There is a mistake commonly committed by birdwatchers of all stripes, particularly those just starting out. That is treating the species range maps depicted in the various field guides as though they were chiseled in stone, irregularly shaped blobs of color or outlines corralling the species in question into a tidy well defined border. That is not the case and it never has been.
When the inevitable chilly breeze from the north shows up in September, I get the same urge every year. The urge to find a spot with a broad view of the sky and watch migrating hawks. The day the first sharp-shinned hawk appears (usually the first species) begins the months-long stop-and-start migration of eagles, hawks and falcons stretching well into November.
Even the book's cover enchants. One cannot help but be mesmerized by the dramatic photograph centered on it. Four Mongolian horsemen are seen riding over a cold and grand steppe-like landscape dressed in a variety of colorful furs, overcoats and trimmed hats.
It was one of those fortunate moments last week when a person gets the opportunity to stop and fully inhale his surroundings, however brief it lasts. I was standing on the ramp at the Fargo airport marveling at the dim yet strengthening rays of light being cast by a soon-to-rise sun upon an approaching storm to the west. The cool pastels were painted unevenly across the dimples and swirls of the burgeoning cumulous cloud. It would rain soon.
It had been on my radar for many years. Like all those big, green, inviting splotches found while poring over maps, Riding Mountain National Park stood out for me as a "would-like- to-explore- someday" destination. It didn't seem all that far away either. Mapping software said the drive should be about five and a half hours from Fargo, closer by far than, say, the Black Hills. Yet no one I knew ever really mentioned it. In fact, it wasn't until this summer that I had ever met anyone who had stepped foot there.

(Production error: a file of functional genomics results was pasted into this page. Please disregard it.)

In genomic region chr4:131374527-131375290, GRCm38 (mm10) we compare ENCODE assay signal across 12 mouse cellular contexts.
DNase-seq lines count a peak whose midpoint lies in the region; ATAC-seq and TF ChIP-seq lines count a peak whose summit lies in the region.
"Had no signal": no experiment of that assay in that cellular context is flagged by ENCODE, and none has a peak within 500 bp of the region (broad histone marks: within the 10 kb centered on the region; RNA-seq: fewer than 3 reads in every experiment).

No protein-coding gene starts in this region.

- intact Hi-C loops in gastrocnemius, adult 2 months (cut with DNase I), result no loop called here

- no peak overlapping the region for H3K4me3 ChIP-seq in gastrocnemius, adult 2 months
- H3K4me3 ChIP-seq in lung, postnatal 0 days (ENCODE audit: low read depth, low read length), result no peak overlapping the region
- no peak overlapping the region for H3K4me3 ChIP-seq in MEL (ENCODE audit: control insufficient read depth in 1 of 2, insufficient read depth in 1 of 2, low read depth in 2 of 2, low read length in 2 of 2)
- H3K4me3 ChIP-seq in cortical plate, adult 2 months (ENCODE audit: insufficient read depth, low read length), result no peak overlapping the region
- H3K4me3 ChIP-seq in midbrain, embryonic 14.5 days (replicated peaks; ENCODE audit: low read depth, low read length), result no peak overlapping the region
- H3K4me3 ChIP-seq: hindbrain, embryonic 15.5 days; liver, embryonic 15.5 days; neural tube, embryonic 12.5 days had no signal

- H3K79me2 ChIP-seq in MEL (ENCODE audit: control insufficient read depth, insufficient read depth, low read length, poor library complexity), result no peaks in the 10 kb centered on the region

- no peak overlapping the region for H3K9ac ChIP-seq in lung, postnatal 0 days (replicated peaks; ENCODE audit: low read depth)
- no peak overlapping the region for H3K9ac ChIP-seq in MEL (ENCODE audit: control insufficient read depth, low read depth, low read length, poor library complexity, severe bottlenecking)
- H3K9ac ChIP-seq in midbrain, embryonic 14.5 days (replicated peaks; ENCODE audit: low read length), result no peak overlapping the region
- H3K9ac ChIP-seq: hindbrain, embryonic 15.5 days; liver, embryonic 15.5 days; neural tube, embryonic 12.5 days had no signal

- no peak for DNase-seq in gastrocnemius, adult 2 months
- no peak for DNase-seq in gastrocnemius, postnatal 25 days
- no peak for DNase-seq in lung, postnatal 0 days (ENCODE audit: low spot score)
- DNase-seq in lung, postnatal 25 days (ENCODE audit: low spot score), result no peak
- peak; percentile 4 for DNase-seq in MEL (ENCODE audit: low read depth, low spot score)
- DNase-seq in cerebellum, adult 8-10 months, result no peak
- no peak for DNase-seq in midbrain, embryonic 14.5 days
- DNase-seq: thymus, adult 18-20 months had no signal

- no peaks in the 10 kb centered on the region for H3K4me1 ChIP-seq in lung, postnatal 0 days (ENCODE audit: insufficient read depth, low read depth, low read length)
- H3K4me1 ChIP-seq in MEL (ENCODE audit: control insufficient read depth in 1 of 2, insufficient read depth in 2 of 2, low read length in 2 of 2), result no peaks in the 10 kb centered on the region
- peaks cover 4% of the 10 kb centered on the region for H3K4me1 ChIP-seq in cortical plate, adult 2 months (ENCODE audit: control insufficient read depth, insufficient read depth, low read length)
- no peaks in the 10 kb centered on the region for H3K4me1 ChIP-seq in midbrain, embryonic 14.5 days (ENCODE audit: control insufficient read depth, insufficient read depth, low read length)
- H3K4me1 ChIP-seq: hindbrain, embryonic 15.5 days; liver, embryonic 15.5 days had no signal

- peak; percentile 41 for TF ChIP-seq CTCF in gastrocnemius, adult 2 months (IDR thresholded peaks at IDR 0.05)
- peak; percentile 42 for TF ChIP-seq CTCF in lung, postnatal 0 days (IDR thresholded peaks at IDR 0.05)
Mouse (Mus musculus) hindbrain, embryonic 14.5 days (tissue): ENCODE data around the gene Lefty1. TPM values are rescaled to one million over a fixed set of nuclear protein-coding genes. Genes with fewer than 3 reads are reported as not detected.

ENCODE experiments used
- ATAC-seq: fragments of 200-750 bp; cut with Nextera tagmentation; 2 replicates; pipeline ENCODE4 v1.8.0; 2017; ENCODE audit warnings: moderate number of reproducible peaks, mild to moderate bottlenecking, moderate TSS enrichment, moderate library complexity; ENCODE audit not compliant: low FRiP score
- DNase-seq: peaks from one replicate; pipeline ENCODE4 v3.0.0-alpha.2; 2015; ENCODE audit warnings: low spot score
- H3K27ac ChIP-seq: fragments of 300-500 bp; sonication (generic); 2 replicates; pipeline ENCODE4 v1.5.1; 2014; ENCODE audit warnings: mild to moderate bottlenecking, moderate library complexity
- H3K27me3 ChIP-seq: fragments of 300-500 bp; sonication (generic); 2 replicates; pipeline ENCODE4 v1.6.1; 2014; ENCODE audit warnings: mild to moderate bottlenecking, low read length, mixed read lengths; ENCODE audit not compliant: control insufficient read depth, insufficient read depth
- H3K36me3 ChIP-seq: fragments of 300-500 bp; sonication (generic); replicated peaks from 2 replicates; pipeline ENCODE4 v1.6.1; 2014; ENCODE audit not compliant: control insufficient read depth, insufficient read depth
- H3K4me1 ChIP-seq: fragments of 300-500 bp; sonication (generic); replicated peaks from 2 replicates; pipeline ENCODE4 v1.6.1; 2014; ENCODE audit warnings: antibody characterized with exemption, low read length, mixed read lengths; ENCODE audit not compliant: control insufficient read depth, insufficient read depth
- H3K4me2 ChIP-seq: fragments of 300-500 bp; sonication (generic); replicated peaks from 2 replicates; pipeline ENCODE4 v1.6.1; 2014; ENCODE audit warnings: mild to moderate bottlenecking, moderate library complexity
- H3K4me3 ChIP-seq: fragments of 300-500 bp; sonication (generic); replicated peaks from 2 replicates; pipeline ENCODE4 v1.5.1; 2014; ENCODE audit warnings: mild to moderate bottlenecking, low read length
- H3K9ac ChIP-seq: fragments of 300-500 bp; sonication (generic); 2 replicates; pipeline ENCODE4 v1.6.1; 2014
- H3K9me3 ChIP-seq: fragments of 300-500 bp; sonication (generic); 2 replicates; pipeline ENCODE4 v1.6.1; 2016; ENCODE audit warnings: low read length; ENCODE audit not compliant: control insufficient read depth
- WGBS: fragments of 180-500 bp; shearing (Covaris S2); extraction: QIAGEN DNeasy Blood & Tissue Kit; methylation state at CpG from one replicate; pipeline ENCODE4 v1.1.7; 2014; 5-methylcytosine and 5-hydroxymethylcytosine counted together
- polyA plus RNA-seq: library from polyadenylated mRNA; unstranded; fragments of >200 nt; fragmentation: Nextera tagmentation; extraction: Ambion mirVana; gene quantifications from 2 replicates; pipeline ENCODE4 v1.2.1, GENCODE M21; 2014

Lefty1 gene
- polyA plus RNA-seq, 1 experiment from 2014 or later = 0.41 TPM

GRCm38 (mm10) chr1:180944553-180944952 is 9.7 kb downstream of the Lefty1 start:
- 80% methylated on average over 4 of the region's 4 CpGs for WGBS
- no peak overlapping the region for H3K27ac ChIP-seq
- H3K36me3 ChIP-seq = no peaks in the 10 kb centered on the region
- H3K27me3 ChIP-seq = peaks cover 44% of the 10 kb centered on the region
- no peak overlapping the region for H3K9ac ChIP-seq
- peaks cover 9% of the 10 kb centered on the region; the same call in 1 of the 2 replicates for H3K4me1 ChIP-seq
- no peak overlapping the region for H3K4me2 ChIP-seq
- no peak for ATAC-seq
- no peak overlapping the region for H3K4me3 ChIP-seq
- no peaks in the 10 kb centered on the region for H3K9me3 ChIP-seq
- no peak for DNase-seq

"Hey, Keith. Hey, Keith," the voice on the other side of the fence shouted. "Guess what we saw today? A green heron," said Clay Schultze, excitedly answering his own question while popping his ballcap-covered head over the top of the fence. He had just returned from a bird outing in south Fargo and couldn't wait to share the news. It just so happened that upon moving into a new residence in north Fargo, I immediately discovered the oldest child next door has found a love for birds. The backyard was festooned with bird houses hanging here and there. How ironic is that?
They did it to us again. After savoring the beautiful scientific name Catoptrophorus semipalmatus for more than 200 years, scientists have seen fit to change it to Tringa semipalmata. The common name remains the same: willet. But the bird's Latin binomial has been redubbed due to DNA analysis that suggested it belonged with the Tringini tribe.
If anyone has had the chance to see one of the three North American ptarmigan (Lagopus sp.) species in the wild, you know what I'm talking about when I say these are birds so cryptically feathered as to make them virtually invisible in their environment. Unfortunately there are none to be found here as two of them are strictly Canadian and the other is confined to the high elevations of the Rocky Mountains.
I wasn't around when the debate took place in Bismarck to determine just what bird would represent the great state of North Dakota as its avian symbol, but I'd be interested in reading the record if one exists.
It happens with startling regularity. The misidentification of birds, that is. We all do it, even those of us who claim to be pretty good at it.